President Barack Obama has also weighed in, saying in an interview with Milwaukee television station WTMJ that Walker’s bill to “an assault on unions.”
Under Walker’s plan, state and local public employees could no longer collectively bargain over any issue except wage increases that are no higher than the Consumer Price Index. It would also make workers pay half the costs of their pensions and at least 12.6 percent of their health care premiums. State employees’ costs would go up by an average of 8 percent.
The changes would save the state $30 million by June 30 and $300 million over the next two years to address a $3.6 billion budget shortfall.
Unions could still represent workers, but they could not force employees to pay dues and would have to hold annual votes to stay organized. Local police, firefighters, and state troopers would retain their collective bargaining rights. But despite the exemption, many of them have shown up at the rallies in support.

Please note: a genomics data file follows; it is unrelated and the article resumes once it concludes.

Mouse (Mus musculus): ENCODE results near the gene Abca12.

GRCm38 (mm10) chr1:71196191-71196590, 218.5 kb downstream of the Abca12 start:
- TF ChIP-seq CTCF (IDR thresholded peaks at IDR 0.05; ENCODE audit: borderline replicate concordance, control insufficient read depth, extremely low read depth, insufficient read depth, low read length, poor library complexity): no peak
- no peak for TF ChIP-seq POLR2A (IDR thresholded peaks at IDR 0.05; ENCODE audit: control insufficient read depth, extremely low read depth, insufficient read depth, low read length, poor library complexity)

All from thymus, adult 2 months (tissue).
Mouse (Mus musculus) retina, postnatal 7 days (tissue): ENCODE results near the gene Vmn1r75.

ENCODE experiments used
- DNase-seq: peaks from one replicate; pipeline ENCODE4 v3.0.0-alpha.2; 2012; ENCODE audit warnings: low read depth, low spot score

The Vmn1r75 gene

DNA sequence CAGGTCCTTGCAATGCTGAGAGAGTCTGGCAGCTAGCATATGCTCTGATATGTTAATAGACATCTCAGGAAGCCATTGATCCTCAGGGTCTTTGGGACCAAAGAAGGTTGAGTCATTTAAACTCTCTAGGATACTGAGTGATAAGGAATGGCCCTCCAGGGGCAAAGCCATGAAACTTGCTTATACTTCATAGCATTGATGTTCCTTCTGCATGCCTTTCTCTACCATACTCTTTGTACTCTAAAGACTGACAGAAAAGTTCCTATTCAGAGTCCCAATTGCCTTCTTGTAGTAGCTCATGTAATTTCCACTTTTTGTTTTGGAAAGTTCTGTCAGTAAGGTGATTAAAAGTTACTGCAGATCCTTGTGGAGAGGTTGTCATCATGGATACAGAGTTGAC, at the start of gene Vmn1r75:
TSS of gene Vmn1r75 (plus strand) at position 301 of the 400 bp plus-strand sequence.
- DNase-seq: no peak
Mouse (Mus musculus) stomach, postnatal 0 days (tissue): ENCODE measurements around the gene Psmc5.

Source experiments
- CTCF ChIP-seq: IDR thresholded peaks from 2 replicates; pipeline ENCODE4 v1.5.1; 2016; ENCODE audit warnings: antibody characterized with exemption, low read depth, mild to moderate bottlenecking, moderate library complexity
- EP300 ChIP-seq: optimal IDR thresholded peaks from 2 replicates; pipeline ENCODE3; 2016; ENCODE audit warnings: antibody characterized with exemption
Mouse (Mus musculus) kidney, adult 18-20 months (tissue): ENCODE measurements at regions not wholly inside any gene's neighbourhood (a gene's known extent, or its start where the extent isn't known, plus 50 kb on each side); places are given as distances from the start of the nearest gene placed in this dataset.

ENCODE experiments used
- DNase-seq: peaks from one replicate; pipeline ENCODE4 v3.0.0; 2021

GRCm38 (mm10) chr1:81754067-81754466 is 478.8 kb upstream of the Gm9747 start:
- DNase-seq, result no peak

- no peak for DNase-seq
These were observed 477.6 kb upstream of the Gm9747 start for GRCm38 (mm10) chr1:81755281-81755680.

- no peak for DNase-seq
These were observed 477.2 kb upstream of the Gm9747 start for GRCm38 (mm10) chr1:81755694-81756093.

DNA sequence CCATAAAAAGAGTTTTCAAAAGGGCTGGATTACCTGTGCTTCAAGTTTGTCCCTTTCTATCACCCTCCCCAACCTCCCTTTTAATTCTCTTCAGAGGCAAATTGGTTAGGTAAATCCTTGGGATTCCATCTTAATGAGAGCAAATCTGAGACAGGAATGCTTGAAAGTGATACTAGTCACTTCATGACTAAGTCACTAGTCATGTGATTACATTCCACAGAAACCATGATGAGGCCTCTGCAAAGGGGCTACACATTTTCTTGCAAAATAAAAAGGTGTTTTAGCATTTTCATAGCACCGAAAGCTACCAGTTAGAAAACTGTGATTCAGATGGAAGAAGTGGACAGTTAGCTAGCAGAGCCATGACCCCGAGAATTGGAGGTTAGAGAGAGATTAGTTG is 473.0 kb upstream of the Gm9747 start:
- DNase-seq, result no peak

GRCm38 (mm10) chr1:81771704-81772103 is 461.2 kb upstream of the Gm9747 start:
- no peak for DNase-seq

For video on the protests:
Democratic lawmakers have said they and union members would agree to financial concessions that the Republican governor wants in exchange for workers keeping their collective bargaining rights. But Walker said he wasn’t willing to budge, and he expected the bill to pass as is.
The controversial measure led to massive protests that started Feb. 15 and have gained steam each day. An estimated 68,000 people turned out Saturday. Most opposed the bill, but the day marked the first time that a significant contingent of Walker supporters showed up to counter-protest.
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